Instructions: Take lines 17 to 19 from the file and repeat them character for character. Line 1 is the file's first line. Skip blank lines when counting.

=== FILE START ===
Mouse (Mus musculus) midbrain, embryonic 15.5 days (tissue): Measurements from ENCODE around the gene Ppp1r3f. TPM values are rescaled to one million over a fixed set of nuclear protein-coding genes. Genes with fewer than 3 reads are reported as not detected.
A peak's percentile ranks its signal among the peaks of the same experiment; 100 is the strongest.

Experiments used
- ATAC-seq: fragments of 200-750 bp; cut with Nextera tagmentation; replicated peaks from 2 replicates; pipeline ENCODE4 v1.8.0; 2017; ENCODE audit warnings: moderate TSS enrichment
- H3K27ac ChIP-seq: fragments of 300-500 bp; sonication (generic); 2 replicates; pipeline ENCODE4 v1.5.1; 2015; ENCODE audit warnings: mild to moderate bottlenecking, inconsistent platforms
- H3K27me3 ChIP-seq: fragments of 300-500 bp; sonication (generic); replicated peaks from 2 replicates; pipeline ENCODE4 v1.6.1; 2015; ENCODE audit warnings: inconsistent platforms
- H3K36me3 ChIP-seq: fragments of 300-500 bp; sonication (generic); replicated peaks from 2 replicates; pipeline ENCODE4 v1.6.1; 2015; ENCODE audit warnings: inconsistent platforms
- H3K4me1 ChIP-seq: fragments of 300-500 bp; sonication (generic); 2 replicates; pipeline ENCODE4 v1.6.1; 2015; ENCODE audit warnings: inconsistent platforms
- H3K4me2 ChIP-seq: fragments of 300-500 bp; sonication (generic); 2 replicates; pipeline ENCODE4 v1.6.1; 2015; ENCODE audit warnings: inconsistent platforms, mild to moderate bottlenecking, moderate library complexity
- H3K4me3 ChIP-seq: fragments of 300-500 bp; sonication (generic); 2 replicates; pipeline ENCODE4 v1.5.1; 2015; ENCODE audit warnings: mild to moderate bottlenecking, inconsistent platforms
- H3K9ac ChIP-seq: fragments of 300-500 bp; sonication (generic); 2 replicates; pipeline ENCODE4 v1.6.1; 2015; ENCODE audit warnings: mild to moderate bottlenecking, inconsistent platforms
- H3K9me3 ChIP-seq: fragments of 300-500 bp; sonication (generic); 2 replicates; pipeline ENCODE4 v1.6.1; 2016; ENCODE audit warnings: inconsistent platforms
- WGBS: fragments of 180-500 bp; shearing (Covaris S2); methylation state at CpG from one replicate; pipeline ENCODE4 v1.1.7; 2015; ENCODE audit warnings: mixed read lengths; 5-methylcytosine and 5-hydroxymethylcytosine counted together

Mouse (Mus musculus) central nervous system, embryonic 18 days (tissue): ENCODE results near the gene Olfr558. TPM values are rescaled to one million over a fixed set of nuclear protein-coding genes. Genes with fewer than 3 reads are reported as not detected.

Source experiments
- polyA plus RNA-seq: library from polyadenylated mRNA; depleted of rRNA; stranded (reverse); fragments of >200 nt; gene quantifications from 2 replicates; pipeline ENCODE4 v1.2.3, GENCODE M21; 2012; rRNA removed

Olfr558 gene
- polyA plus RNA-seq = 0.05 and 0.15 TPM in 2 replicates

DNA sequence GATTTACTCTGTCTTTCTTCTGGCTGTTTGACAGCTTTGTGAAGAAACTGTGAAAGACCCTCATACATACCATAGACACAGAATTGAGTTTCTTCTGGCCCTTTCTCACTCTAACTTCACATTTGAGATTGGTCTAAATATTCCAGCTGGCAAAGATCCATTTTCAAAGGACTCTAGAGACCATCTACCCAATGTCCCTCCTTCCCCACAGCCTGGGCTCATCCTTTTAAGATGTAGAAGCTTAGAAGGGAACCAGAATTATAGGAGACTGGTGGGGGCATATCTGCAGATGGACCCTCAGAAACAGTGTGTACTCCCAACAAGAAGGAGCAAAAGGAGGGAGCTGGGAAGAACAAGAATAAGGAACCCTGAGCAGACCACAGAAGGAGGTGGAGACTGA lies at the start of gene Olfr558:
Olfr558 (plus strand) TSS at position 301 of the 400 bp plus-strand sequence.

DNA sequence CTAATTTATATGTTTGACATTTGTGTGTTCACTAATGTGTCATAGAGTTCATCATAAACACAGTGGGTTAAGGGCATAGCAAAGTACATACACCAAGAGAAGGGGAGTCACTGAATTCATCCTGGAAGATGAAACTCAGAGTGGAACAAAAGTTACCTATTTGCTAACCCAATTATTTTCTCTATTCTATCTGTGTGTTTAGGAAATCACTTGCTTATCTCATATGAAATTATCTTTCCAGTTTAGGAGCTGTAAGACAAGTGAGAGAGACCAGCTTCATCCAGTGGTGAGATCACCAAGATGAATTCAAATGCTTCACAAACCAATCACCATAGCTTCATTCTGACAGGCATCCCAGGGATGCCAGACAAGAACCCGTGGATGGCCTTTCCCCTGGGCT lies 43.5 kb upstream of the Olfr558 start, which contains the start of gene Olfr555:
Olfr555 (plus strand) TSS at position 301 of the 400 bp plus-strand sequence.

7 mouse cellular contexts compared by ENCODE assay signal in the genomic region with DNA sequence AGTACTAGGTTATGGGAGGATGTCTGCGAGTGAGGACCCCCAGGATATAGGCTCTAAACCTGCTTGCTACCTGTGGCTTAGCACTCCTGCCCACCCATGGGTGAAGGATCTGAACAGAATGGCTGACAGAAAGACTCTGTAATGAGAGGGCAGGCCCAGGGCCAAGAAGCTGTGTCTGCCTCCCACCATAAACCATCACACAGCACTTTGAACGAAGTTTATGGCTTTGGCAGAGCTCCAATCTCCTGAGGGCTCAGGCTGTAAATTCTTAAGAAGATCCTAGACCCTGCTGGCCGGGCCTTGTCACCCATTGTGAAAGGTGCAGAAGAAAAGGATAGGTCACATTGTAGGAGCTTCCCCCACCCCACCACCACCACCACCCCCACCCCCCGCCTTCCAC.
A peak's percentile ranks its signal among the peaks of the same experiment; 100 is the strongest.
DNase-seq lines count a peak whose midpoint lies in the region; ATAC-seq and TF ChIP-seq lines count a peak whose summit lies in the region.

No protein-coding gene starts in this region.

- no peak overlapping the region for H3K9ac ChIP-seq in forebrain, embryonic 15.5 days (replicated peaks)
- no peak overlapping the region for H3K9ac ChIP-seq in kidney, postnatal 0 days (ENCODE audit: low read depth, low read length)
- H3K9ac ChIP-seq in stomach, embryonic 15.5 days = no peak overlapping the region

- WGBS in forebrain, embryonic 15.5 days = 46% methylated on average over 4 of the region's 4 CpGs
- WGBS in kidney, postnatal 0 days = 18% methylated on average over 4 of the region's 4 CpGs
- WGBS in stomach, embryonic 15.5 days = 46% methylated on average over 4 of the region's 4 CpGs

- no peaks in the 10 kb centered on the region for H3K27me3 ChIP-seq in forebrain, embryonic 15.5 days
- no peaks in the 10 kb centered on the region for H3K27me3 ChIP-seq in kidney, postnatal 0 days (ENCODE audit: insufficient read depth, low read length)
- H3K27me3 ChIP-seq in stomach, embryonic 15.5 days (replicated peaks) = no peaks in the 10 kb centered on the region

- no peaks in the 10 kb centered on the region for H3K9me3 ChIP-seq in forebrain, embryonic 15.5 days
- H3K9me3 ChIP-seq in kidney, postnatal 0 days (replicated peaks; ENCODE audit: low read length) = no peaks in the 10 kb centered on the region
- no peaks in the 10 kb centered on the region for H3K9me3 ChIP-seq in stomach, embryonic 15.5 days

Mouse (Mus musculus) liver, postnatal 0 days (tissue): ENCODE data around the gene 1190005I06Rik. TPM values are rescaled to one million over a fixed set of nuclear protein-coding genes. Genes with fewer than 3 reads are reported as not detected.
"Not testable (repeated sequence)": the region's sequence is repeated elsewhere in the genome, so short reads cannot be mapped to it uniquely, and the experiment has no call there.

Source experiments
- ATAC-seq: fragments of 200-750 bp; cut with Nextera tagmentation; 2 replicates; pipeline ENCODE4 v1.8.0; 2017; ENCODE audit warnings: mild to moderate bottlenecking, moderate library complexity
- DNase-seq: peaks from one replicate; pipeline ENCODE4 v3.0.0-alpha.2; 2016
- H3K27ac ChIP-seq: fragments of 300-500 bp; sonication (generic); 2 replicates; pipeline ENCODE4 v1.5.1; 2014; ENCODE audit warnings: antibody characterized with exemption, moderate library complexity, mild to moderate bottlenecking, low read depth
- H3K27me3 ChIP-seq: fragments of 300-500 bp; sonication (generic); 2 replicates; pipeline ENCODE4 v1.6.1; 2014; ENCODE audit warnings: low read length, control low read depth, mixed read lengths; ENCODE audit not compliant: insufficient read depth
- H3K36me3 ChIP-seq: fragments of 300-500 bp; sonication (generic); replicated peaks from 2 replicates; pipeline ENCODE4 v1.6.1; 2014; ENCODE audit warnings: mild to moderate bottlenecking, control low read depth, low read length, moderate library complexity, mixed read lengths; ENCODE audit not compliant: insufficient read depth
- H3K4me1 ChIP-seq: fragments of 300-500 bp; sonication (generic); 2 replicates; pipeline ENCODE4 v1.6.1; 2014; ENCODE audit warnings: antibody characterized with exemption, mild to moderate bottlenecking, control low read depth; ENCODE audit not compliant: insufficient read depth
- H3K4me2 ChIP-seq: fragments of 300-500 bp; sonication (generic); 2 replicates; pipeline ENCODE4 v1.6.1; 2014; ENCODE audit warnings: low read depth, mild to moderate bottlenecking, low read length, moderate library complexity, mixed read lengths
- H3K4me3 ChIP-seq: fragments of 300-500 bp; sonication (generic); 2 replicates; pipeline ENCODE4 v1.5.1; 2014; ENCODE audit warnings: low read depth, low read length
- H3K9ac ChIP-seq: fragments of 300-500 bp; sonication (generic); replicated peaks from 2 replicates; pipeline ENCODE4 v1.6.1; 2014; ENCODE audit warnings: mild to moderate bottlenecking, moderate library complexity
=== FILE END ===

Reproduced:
Olfr558 gene
- polyA plus RNA-seq = 0.05 and 0.15 TPM in 2 replicates

DNA sequence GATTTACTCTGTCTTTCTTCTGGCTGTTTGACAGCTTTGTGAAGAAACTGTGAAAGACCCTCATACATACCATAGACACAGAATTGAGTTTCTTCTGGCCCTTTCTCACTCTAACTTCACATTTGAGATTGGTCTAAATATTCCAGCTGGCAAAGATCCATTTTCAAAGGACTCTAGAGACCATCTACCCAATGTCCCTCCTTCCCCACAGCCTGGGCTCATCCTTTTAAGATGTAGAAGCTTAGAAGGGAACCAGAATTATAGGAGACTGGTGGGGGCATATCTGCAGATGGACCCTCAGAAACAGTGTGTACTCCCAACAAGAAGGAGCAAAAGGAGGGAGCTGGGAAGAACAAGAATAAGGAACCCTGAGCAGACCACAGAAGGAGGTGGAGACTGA lies at the start of gene Olfr558: